The “big” lesson, as I mentioned above, is that no matter how one-off we think a script is, we are very likely to revisit it and to need to change it. As such, while it can be quick and dirty, we probably don’t want to leave it quick and filthy. A bit of care is likely to pay off. Failing that, when we do revisit it, we might take that as a sign and do a bit of cleanup before we even start.

Will we do that? No, probably not. But if we did, I think things would go a bit better. YMMV, of course.

## Summary

We can’t read too much into this tiny, overly-simple exercise. But it does show how even very simple rules can result in quite surprising results. Our original version wound up with one individual holding about forty percent of all the wealth in the world. Our simple, fair-seeming game inevitably results in the rich getting richer. We should not read much into the fact that in our game, it’s all a matter of luck, and how much money you already have.

Surely that’s not true in real life? Surely the rich are somehow smarter or more capable than the rest of us. It couldn’t all come down to inheritance and luck … could it?

In our own world, the top ten percent of people hold two thirds of the total wealth. Two thirds! Sixty-seven percent. The top one percent hold almost a third, thirty-one percent.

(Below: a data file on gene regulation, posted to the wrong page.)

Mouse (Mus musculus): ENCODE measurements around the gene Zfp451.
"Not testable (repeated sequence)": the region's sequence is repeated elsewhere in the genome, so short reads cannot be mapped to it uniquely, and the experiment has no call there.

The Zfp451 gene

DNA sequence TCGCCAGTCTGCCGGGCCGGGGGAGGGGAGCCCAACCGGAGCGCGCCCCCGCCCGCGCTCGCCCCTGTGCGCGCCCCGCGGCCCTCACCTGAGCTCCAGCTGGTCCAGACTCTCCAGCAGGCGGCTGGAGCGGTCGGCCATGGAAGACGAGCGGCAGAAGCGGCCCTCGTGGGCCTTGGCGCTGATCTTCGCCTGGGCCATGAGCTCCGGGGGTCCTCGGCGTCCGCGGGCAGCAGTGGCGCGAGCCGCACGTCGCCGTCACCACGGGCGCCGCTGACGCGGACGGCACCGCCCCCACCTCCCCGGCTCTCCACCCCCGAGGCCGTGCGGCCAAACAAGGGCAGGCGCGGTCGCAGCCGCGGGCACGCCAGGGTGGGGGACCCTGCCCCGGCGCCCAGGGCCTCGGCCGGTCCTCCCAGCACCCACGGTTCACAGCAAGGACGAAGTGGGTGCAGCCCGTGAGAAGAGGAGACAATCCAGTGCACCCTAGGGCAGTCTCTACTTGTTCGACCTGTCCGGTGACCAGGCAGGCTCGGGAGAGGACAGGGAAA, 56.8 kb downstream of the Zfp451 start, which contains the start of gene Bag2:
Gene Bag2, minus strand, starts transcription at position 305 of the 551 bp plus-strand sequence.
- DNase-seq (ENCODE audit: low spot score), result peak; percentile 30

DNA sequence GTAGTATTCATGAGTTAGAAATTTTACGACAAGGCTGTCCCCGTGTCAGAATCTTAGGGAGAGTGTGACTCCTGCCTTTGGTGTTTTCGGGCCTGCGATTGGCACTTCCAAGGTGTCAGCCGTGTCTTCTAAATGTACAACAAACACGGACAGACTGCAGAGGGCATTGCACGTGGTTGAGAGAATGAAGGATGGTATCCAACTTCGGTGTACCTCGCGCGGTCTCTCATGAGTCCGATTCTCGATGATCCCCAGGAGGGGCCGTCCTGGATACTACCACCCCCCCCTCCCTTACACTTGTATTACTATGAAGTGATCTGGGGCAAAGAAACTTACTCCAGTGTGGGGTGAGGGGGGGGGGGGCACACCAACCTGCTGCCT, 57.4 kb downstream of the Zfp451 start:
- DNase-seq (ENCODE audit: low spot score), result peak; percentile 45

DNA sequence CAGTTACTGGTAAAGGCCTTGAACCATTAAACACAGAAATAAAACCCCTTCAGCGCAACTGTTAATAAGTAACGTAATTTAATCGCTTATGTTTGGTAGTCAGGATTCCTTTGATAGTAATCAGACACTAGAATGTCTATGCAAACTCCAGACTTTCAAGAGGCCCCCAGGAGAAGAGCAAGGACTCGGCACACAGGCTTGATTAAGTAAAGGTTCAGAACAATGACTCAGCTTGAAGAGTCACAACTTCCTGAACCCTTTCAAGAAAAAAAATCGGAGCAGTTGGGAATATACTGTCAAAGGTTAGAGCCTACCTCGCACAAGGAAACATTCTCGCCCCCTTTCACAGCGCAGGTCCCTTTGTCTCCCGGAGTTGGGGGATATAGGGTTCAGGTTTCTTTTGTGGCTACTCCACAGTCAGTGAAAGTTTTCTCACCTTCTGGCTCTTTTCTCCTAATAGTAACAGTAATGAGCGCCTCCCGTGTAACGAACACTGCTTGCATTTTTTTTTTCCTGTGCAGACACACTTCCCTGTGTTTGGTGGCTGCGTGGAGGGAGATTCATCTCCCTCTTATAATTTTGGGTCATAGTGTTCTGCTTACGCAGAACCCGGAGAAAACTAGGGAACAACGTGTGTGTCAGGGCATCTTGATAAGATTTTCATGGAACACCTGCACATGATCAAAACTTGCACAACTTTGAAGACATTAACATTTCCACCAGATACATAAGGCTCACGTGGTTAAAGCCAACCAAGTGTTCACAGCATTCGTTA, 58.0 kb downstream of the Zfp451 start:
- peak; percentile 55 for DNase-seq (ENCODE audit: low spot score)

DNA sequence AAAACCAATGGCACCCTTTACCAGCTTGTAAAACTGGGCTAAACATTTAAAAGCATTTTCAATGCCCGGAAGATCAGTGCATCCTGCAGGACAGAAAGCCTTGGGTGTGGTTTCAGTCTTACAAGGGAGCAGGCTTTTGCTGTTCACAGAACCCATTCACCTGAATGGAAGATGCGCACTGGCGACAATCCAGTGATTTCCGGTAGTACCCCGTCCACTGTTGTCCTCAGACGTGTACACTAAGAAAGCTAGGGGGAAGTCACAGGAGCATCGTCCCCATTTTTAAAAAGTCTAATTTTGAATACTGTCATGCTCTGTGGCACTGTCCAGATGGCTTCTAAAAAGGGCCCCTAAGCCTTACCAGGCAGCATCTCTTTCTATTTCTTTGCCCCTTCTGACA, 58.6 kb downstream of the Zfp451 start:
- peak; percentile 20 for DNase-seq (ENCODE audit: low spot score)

I think the game is rigged, and I think that, unfortunately, we have lawmakers on both sides who are, or who aspire to be, well off. With the best of will—for those who have the best of will—they’ll rarely vote to harm themselves, and thus the laws will continue to support this gross inequity.

What can be done about it? Well, for now, I’d suggest voting for those who seem to do best for you, even if they are far from perfect. I’d suggest voting for someone who can possibly win, even though you might think that some third-party person would be objectively better. (Currently, I don’t think we have a problem of that kind.)

We need to change the system, or soon we’ll be sending Tribute to the Hunger Games. I would prefer that we change the system in an orderly fashion, because a revolution is unlikely to be good for the small folks.

This game means nothing, but it might make you think. And, I hope, it’ll make you vote.

## Post Script

Here is a picture after a very long run: hours in fact.

It seems to me that we see that over time, pretty much anyone will experience a good run and their wealth will top out at or near the maximum that anyone attains, and that, over time, they’ll be drawn back down to the norm. It’s a bit difficult to see that as “good”, but in fact it seems to me that it’s saying that everyone has an equal chance at the big time, and that people who hit the big time don’t just stay there by virtue of being big. In a growing economy, I’d expect everyone to advance more or less equally. But that’s far beyond this model.

What do you see? Does this exercise help you think about the world? Does it suggest actions you might want to take?